If teachers are intentional about language instruction, children will model after them. Modeling includes practices such as speaking in complete sentences and using words correctly, both when you speak and when students give answers. Encourage students to respond in full sentences rather than one- or two-word answers, and prompt them to use content-specific vocabulary words.
Teachers should aim to raise the bar with the vocabulary they use, not lower it to meet assumed levels of acquisition. Young children’s brains are amazing sponges in their early years. Teachers of primary grades need to take advantage of this opportune time.
So how effective is Ms. R when she uses “big words” with kindergarteners? Having been her principal for 10 years and observing her teach on a regular basis, I can speak firsthand to the effectiveness of her instruction. Based on a variety of standardized reading assessments, Ms. R’s students regularly score higher than the other kindergarten classes. Not only do her students’ reading scores steadily improve from fall to spring, but her kindergarteners also use higher levels of vocabulary and hold facilitated discussions on a regular basis.
Take a cue from Ms. R and be a student of vocabulary. Students will either rise to the high levels you set for them or lower themselves when you set the bar low. Raise your vocabulary, be explicit, and repeat!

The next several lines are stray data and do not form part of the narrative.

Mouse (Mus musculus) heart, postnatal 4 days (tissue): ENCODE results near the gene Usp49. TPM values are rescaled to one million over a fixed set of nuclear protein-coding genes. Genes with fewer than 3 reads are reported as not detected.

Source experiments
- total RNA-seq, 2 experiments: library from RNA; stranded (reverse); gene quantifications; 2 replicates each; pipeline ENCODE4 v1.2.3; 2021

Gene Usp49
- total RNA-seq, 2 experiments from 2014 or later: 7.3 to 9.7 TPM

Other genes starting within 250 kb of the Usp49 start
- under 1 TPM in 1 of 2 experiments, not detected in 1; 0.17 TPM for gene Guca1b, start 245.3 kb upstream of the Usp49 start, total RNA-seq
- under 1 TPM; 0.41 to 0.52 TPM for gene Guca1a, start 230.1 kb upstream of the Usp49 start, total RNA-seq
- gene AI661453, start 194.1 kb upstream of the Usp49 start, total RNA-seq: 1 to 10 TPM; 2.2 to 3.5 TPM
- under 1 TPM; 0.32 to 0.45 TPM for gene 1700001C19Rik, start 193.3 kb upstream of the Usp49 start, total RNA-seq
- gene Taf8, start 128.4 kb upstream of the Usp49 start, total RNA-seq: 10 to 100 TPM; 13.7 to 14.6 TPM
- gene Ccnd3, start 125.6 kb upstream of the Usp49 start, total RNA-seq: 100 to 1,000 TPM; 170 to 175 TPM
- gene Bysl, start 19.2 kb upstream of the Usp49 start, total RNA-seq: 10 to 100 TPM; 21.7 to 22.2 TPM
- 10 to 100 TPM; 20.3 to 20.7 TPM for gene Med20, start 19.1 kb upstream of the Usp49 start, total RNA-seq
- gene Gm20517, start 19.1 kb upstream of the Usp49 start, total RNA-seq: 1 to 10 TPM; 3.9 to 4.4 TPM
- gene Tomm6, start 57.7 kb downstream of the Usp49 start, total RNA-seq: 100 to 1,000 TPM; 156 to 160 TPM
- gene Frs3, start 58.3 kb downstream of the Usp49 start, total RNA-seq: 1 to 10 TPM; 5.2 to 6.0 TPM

For more fun and effective vocabulary strategies, check out these professional development courses from Advancement Courses:
- Own Your Words: Effective Vocabulary Instruction: Spice up your vocabulary lessons with games and differentiated activities designed to engage all learners. Meant for teachers of every subject, this course gives you tools for teaching the building blocks of your subject, with emphasis on helping ELLs.
- Game-Based Strategies for Language Instruction: Gamify your language classroom! In this course, you’ll learn about the theories behind gamification and create games that will help your students learn crucial language skills—and have fun doing it!
- Writing Well or Good Writing? An Educator’s Guide to Teaching Grammar: No more boring worksheets and tedious activities! This course introduces a new style of teaching grammar with fun and engaging methods to improve student writing through hands-on grammar instruction, amusing texts, and enjoyable activities.
- Comprehension Strategies for Effective Readers: Do you want your students to become effective readers, strong problem solvers, talented writers, and deep thinkers? Then teach them comprehension strategies! Get strategies for all phases of reading, and learn how to use think-alouds and read-alouds for a powerful reading experience.
Advancement Courses offers educators more than 280 online, self-paced professional development courses covering both foundational topics and emerging trends in K–12 education. Courses are available for both graduate and continuing education credit for your salary advancement or recertification needs.
Lisa Sheehan has an undergraduate degree from Bellarmine University in art education and graduate degrees from the University of Louisville – Master of Education and Specialist in Education. Lisa taught art and in the regular classroom before moving into administration for 17 years. During her time as an administrator, Lisa was an instructional coordinator, gifted and talented coordinator, assistant principal, and building principal at Buckner Elementary School, in Oldham County, Kentucky. Lisa has been an adjunct professor for graduate classes at Bellarmine, undergraduate courses at University of Louisville, and served as a KTIP university resource teacher.